Malnutrition in the first few years of life leads to antisocial and aggressive behavior throughout childhood and late adolescence, according to a new University of Southern California study.
"These are the first findings to show that malnutrition in the early postnatal years is associated with behavior problems through age 17," said Jianghong Liu, a postdoctoral fellow with USCs Social Science Research Institute and the lead author of the study published in the American Journal of Psychiatrys November issue.
"Identifying the early risk factors for this behavior in childhood and adolescence is an important first step for developing successful prevention programs for adult violence," she said. For 14 years, researchers followed the nutritional, behavioral and cognitive development of more than 1,000 children who lived on Mauritius, an island in the Indian Ocean off the coast of Africa.
The childrens intelligence level and cognitive ability were also tested, and social workers visited their homes to come up with a so-called adversity score that summarized factors such as the income, occupation, health, age and education levels of their parents and their overall living conditions.
At ages 8, 11 and 17 years, the researchers looked at how the children were behaving in school and at home.
At age 8, teachers gave feedback about whether the subjects were acting out in school with behavior ranging from irritability to picking fights with other children.
At age 11, the feedback came from parents who told researchers about whether their children lied, cheated, got into fights, bullied others, destroyed property or used obscene language.
At age 17, both parents and teachers reported on antisocial behavior such as stealing, drug use, destroying property or being deliberately cruel to others.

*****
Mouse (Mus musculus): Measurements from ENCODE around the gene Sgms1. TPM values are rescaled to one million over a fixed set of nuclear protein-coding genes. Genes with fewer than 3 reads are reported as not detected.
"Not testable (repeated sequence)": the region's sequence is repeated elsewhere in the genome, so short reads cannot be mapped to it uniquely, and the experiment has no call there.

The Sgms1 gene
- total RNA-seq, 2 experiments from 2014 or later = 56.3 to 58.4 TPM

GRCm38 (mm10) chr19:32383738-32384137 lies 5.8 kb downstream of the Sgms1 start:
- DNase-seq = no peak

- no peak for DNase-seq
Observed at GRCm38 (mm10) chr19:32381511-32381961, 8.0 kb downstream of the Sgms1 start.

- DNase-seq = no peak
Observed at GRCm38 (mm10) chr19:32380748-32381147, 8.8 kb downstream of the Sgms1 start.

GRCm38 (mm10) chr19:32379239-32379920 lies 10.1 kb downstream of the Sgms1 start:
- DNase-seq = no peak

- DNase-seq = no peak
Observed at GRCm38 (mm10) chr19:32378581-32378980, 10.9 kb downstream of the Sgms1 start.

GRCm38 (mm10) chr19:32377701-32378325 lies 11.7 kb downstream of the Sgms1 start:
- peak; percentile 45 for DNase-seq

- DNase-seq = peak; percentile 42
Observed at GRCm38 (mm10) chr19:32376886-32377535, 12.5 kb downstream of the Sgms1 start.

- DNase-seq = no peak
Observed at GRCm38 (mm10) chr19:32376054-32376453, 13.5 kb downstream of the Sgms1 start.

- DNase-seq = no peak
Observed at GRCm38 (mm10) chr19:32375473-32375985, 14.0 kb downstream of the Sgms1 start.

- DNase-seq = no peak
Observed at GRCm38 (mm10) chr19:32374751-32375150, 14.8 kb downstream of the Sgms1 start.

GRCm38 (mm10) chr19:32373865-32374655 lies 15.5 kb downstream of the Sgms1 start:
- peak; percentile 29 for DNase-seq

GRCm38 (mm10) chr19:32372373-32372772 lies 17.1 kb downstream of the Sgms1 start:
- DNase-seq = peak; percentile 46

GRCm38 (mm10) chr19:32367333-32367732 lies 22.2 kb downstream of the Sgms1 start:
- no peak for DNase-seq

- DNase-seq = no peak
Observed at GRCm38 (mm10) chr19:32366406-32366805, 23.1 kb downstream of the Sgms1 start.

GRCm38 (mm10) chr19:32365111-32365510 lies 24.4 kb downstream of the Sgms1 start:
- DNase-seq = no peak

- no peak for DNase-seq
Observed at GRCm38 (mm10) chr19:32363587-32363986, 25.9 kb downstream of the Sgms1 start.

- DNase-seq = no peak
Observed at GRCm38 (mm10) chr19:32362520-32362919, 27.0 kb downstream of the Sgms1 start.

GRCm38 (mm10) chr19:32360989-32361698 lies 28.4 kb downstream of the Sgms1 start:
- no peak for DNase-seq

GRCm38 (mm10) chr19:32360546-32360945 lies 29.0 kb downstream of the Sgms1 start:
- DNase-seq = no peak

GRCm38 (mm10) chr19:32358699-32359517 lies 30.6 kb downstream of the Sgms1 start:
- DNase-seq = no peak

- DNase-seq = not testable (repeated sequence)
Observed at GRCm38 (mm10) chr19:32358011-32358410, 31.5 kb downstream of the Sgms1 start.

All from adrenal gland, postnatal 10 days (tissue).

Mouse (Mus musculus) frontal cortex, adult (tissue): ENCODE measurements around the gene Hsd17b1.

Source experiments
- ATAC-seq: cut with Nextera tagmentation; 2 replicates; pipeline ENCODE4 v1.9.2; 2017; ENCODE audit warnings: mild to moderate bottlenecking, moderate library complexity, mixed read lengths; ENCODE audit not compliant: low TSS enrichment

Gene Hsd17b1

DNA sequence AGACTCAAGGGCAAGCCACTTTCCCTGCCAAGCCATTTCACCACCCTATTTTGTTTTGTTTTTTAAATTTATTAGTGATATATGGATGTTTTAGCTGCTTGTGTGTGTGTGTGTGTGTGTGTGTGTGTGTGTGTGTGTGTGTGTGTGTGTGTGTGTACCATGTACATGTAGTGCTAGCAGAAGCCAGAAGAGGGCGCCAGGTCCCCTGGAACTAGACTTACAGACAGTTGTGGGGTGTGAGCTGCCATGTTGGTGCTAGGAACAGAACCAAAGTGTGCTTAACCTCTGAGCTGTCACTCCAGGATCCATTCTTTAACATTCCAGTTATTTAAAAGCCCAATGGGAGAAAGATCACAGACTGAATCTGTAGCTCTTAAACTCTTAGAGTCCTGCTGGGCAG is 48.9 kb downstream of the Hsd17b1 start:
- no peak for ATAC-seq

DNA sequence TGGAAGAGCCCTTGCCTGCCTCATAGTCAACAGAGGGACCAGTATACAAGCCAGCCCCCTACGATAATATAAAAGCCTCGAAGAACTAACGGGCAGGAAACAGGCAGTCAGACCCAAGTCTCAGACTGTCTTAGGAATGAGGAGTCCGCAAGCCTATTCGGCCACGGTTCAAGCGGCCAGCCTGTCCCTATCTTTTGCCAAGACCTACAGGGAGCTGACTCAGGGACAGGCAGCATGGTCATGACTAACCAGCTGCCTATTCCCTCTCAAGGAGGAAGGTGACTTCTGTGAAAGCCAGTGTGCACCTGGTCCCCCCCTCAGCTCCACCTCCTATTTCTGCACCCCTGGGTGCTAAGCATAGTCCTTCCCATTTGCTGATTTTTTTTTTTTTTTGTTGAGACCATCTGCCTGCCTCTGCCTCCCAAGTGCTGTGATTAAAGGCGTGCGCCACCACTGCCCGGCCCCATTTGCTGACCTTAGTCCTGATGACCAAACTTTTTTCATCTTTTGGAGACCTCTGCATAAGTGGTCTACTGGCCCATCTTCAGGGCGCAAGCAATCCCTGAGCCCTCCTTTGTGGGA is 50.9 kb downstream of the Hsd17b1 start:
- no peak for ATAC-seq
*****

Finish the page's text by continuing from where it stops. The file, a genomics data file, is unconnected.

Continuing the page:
Over time, a link became evident between malnourishment and antisocial or aggressive behavior, said Adrian Raine, a co-author of the study and holder of the Robert Grandford Wright Professorship in Psychology in USCs College of Letters, Arts and Sciences.
Compared to those in the control group – the group that did not suffer from nutritional deficiencies – malnourished children showed a 41 percent increase in aggression at age 8, a 10 percent increase in aggression and delinquency at age 11 and a 51 percent increase in violent and antisocial behavior at age 17.
While social class did not play a significant factor in behavior, intelligence level did, Raine said. "Poor nutrition, characterized by zinc, iron, vitamin B and protein deficiencies, leads to low IQ, which leads to later antisocial behavior," he said. "These are all nutrients linked to brain development."
Researchers also found that the more indicators of malnutrition there were, the greater the antisocial behavior. The findings have implications for the United States, Raine said, where 7 percent of toddlers suffer from iron deficiency, a number that jumps to between 9 percent and 16 percent in adolescent and female groups.
Iron deficiency is between 19 percent and 22 percent in black and Mexican American females, he said. "This is a problem in America. Its not just a problem in the far-away Indian Ocean," Raine said. "If its causal, theres an intervention implication there. At a societal level, should parents be thinking more about what kids are eating?"
The study also casts antisocial behavior in a light where it may be preventable. "Theres more to antisocial behavior than nutrition, but we argue that it is an important missing link," Raine said. "Biology is not destiny. We can change the biological disposition to antisocial and aggressive behavior."